**O**n the flight back from Montpellier, last week, I read a 2019 paper by Gao et al. revisiting the MLE estimation of a parametric family parameter when the normalising constant Z=Z(θ) is unknown. Via noise-contrastive estimation à la Guttman & Hyvärinnen (or à la Charlie Geyer). Treating the normalising constant Z as an extra parameter (as in Kong et al.) and the classification probability as an objective function and calling it a likelihood, which it is not in my opinion as (i) the allocation to the groups is not random and (ii) the original density of the actual observations does not appear in the so-called likelihood.

*“When q appears on the right of KL-divergence* [against *p*],* it is forced to cover most of the modes of p, When q appears on the left of KL-divergence, it tends to chase the major modes of p while ignoring the minor modes.”*

The flow in the title indicates that the contrastive distribution *q* is estimated by a flow-based estimator, namely the transform of a basic noise distribution via easily invertible and differentiable transforms, for instance with lower triangular Jacobians. This flow is also estimated directly from the data but the authors complain this estimation is not good enough for noise contrastive estimation and suggest instead resorting to a GAN version where the classification log-probability is maximised in the model parameters and minimsed in the flow parameters. Except that I feel it misses the true likelihood part. In other words, why on Hyperion would estimating all θ, Z=Z(θ), and α at once improve the estimation of Z?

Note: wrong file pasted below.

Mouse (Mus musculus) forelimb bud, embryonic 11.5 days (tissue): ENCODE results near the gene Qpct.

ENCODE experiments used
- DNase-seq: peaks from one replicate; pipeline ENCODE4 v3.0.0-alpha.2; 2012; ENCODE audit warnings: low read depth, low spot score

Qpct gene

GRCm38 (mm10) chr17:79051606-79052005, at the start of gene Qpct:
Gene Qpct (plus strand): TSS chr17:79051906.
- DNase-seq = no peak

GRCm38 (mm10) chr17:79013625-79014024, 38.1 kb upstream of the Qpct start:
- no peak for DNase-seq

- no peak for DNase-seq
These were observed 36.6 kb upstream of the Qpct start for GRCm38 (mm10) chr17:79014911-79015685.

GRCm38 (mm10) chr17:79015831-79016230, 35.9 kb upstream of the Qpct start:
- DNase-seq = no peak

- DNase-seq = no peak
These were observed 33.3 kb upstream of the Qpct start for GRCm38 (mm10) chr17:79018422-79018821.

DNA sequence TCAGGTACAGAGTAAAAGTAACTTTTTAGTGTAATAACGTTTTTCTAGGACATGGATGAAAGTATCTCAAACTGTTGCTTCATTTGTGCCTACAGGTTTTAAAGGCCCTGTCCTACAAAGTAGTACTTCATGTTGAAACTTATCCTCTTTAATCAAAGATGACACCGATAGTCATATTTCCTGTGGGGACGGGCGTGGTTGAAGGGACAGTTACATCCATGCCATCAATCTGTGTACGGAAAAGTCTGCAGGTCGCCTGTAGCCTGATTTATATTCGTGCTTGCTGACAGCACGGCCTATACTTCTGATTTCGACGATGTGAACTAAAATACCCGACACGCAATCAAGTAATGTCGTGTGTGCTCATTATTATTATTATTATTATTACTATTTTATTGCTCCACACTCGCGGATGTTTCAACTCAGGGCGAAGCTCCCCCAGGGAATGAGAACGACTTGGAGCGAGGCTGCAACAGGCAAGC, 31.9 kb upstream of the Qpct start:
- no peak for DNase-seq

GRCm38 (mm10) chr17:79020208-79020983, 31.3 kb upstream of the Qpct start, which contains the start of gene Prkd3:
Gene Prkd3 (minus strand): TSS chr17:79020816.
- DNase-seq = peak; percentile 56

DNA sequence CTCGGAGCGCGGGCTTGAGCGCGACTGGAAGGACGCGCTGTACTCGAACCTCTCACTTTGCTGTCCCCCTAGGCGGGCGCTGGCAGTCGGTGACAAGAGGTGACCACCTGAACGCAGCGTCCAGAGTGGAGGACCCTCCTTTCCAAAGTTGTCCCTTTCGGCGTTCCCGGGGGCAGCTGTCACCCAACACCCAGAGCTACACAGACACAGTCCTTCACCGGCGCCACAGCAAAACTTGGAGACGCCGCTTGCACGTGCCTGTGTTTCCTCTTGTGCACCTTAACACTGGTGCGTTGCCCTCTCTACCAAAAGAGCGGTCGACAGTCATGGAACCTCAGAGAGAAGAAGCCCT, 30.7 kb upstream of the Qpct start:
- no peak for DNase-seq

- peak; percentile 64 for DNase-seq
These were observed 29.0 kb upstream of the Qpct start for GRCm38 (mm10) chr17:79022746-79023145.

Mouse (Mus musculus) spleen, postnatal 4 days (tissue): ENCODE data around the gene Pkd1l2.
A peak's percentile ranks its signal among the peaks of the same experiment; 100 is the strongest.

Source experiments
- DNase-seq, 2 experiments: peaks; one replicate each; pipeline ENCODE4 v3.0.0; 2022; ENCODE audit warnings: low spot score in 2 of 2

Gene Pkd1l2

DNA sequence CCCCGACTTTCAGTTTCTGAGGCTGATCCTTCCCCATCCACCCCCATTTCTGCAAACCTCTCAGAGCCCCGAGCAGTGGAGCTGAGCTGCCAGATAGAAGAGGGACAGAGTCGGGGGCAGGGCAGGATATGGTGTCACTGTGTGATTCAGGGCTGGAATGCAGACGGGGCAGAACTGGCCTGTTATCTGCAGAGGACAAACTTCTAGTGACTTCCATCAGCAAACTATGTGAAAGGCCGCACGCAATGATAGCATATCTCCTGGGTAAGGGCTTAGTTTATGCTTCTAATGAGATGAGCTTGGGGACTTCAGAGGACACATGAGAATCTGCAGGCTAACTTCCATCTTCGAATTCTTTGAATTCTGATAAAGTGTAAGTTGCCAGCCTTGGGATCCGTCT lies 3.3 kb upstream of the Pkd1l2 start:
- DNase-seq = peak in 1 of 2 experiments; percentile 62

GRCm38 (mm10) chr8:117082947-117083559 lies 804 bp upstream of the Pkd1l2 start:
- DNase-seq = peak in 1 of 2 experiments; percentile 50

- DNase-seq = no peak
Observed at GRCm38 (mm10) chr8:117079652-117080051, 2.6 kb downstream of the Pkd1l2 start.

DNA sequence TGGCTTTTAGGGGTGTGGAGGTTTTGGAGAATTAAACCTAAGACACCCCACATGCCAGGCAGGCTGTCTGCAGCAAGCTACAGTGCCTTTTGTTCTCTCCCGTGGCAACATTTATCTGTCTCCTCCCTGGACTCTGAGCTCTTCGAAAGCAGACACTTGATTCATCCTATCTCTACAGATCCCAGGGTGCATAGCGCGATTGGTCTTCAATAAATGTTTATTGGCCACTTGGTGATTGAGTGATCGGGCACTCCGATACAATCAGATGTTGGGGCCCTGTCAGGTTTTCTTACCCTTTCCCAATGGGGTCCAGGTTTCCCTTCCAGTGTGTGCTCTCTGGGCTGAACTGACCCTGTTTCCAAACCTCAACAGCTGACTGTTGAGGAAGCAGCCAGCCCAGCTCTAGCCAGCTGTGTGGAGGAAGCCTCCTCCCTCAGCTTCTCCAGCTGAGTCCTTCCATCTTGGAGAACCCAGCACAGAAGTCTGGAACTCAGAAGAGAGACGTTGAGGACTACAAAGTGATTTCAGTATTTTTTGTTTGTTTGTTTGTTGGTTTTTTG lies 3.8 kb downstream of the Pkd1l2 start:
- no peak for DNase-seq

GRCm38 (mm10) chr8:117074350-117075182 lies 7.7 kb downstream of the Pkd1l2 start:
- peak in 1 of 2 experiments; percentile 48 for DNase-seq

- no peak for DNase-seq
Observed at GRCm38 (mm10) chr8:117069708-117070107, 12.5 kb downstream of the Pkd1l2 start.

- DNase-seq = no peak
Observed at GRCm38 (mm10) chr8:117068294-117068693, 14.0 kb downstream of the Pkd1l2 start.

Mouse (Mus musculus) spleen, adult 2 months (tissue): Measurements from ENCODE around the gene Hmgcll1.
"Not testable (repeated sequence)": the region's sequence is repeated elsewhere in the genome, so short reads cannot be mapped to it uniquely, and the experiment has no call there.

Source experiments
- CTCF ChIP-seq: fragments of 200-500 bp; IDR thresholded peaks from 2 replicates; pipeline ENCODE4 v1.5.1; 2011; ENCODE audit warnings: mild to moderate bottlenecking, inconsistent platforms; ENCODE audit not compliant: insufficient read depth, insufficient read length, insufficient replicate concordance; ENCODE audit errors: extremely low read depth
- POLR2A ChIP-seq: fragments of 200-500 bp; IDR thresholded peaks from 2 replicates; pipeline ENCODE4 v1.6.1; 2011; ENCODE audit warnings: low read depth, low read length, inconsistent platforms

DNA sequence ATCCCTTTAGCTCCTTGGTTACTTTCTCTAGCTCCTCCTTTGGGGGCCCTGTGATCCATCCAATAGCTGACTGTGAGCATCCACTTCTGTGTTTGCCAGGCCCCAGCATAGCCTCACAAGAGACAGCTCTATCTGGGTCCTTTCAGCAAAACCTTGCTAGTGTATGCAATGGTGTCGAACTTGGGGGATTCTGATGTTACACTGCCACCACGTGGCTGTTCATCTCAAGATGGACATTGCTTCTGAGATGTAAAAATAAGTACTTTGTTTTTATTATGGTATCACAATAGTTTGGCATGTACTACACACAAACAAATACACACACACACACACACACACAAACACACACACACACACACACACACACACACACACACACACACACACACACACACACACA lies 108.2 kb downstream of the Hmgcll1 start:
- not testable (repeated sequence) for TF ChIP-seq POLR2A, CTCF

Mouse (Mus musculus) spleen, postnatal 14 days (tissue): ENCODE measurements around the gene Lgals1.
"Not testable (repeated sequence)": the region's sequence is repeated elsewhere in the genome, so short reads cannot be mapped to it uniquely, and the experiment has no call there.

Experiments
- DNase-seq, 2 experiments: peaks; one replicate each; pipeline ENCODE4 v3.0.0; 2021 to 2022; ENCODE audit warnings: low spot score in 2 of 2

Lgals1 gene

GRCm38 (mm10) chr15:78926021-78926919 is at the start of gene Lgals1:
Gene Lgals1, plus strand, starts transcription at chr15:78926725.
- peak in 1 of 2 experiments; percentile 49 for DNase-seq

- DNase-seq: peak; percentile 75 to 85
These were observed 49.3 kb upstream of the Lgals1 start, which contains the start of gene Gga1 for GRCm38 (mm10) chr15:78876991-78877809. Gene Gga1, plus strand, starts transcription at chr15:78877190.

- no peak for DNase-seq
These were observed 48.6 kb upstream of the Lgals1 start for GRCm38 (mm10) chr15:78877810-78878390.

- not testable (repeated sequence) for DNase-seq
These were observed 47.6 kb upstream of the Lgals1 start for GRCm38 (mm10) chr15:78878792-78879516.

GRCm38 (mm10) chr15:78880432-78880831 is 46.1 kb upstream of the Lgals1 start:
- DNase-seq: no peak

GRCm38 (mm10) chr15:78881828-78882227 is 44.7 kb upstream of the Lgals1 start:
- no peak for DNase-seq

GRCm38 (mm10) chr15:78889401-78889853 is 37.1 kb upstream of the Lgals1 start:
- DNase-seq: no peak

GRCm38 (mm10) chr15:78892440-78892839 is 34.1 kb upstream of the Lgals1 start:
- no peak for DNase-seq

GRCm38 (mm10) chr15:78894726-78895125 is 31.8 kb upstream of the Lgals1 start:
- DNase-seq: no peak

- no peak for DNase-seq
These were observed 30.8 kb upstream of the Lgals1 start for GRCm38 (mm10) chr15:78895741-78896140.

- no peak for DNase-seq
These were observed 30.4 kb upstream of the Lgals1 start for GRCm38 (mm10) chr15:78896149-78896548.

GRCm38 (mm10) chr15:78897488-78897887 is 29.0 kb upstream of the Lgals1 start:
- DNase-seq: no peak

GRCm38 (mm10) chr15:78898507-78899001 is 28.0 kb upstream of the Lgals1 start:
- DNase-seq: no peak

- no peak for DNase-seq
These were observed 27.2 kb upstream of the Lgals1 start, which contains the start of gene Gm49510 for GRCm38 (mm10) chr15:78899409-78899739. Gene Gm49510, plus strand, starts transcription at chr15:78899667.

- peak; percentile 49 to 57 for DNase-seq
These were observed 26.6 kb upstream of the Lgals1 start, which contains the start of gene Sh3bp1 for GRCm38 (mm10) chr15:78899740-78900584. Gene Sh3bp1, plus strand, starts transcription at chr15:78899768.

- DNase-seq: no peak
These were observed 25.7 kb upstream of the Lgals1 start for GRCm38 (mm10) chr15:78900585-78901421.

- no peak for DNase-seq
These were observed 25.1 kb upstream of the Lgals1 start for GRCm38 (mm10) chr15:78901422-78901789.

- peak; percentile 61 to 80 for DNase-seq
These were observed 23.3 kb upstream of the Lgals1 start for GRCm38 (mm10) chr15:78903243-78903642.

The other aspect that puzzles me is that (12) uses integrated classification probabilities (with the unknown Z as extra parameter), rather than conditioning on the data, Bayes-like. (The difference between (12) and GAN is that here the discriminator function is constrained.) Esp. when the first expectation is replaced with its empirical version.